While it’s true that critical thinking is a foundation rather than a brick, how you build that foundation depends on the learning process itself: exposing students to new thinking and promoting interaction with that thinking in a gradual release of responsibility approach.
The following graphic from learningcommons is most useful for its universal applicability via its simplicity–six basic questions that characterize critical thinking.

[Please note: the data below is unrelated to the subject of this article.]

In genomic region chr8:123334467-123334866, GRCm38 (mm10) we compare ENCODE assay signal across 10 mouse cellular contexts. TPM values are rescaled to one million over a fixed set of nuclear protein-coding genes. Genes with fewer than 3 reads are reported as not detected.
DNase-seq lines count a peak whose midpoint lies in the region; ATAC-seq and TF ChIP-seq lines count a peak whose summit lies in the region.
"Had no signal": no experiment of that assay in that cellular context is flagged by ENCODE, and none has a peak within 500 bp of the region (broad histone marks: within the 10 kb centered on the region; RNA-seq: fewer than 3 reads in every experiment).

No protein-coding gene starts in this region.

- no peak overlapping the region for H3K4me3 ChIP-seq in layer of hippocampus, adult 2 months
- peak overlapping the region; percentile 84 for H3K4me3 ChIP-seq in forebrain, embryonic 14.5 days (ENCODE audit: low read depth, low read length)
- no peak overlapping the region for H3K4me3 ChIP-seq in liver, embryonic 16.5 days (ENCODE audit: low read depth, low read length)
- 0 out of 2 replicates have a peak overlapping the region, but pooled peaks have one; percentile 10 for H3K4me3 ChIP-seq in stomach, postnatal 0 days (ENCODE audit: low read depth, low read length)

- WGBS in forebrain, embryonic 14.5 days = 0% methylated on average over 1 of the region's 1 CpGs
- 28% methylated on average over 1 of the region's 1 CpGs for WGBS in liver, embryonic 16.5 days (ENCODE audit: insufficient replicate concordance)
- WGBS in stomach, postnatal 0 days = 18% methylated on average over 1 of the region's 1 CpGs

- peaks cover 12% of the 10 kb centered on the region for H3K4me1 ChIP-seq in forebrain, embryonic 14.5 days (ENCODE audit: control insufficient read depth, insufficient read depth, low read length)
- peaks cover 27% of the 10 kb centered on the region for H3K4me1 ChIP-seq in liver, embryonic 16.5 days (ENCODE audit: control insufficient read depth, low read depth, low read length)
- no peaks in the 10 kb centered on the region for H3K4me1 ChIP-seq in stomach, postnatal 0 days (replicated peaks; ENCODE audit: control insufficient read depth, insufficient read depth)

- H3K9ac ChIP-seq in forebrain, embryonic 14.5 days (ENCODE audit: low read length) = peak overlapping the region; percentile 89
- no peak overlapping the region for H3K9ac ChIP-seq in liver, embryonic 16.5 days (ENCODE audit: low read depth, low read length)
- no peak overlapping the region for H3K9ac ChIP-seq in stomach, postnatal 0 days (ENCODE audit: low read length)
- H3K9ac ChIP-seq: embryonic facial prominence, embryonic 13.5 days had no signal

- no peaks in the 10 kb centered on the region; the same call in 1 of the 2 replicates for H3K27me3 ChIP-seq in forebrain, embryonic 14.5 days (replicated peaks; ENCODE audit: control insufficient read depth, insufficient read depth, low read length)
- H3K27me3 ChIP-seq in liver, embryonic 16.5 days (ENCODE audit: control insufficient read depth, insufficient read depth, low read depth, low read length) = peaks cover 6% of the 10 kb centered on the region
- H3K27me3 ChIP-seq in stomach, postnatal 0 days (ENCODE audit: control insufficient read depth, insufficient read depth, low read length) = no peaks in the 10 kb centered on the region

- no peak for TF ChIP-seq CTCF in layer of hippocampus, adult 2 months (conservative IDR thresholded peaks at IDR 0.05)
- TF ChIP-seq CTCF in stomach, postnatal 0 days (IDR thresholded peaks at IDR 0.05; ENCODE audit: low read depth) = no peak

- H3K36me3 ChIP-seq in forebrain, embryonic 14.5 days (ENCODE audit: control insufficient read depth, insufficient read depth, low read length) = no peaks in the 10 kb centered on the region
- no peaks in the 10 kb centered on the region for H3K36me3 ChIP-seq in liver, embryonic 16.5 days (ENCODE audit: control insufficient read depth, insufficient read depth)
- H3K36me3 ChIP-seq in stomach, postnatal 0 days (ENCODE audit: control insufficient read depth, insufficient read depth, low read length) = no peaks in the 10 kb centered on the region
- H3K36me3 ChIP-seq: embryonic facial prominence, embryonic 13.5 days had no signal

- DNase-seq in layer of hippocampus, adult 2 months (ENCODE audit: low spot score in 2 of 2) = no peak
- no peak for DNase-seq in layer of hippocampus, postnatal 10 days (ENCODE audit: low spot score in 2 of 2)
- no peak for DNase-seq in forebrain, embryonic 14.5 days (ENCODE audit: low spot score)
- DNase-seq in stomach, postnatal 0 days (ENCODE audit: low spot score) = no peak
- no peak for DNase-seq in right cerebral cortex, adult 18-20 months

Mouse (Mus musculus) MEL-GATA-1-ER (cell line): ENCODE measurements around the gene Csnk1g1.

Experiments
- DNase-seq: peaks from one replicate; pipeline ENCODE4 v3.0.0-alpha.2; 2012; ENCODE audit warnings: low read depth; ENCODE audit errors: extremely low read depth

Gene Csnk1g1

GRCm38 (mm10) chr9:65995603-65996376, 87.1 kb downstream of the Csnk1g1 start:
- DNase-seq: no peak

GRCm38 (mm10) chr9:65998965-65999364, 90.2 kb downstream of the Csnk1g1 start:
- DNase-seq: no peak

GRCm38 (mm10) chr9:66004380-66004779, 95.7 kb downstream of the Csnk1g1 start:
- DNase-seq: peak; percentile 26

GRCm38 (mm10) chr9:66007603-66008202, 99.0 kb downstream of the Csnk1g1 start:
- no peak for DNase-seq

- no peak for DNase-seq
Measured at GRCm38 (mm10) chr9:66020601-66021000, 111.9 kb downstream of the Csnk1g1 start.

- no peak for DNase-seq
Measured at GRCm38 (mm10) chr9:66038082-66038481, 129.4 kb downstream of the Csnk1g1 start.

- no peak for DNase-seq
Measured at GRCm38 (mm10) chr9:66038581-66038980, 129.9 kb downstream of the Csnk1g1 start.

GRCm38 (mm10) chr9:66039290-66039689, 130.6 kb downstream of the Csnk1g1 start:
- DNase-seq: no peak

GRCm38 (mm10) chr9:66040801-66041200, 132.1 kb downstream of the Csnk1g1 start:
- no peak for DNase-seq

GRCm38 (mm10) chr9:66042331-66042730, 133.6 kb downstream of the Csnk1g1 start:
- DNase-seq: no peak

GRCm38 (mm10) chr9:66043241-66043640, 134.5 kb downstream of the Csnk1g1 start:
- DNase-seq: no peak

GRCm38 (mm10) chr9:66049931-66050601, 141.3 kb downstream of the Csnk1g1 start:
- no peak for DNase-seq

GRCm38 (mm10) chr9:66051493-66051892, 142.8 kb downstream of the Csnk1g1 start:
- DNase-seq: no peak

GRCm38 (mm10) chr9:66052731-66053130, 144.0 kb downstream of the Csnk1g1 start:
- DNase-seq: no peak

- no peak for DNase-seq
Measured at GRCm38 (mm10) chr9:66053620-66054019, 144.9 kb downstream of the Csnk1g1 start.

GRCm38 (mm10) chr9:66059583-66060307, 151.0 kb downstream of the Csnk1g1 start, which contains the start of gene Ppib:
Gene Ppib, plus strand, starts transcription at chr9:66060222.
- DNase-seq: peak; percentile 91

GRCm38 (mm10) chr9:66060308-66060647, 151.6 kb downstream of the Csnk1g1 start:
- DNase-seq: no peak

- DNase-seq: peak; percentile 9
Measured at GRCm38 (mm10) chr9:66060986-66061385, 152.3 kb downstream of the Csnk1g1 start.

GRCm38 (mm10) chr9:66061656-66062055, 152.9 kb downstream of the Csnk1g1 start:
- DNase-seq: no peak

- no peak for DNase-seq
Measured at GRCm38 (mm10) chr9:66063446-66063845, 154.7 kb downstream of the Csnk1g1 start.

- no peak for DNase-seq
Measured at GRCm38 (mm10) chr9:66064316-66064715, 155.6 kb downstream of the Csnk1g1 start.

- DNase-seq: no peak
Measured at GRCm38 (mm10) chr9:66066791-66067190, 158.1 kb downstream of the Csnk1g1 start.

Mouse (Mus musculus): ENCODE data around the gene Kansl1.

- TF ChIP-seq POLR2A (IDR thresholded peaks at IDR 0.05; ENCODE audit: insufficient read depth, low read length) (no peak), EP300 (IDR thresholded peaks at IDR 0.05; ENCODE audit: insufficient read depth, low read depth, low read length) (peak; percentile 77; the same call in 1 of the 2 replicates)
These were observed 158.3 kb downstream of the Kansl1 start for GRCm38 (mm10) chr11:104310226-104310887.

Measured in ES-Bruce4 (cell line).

The questions are general enough that they can be used with almost anything–different age groups, content areas, and various learning contexts.
Whether you’re exploring math theories with a high school classroom, astronomical phenomena in a university, or a picture book in the elementary classroom, the questions can be used with few changes to promote critical thinking.
In addition to 28 Critical Thinking Question Stems For Any Content Area, the questions below might prove useful to you as you help your students better understand what ‘critical thinking’ means and how it can improve their own lives.